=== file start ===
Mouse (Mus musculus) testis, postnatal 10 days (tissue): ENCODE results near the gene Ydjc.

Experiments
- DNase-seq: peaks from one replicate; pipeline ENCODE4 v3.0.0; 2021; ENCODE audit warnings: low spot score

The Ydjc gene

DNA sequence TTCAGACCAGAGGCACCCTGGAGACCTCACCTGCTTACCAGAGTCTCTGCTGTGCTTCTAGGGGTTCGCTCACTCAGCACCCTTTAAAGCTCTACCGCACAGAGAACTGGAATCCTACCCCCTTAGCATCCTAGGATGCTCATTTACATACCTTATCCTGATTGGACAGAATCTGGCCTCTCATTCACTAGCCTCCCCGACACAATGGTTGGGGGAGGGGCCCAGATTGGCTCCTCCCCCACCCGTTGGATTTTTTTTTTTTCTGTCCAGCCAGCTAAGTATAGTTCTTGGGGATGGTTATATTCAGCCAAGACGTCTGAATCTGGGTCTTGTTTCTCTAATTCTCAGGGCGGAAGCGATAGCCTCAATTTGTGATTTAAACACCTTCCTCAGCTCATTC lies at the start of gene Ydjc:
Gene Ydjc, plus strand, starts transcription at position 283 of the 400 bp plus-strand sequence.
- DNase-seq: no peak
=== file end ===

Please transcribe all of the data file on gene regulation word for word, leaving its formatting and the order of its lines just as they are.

Mouse (Mus musculus) testis, postnatal 10 days (tissue): ENCODE results near the gene Ydjc.

Experiments
- DNase-seq: peaks from one replicate; pipeline ENCODE4 v3.0.0; 2021; ENCODE audit warnings: low spot score

The Ydjc gene

DNA sequence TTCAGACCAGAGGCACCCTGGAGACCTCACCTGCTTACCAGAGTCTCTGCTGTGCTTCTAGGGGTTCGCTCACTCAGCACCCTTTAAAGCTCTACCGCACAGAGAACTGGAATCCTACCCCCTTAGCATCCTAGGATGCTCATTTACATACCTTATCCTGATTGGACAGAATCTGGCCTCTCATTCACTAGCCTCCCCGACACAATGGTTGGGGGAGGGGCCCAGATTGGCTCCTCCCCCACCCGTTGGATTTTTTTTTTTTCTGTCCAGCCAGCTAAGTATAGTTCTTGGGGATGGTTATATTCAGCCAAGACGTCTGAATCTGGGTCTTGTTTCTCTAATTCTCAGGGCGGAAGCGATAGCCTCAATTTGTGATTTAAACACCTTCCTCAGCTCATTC lies at the start of gene Ydjc:
Gene Ydjc, plus strand, starts transcription at position 283 of the 400 bp plus-strand sequence.
- DNase-seq: no peak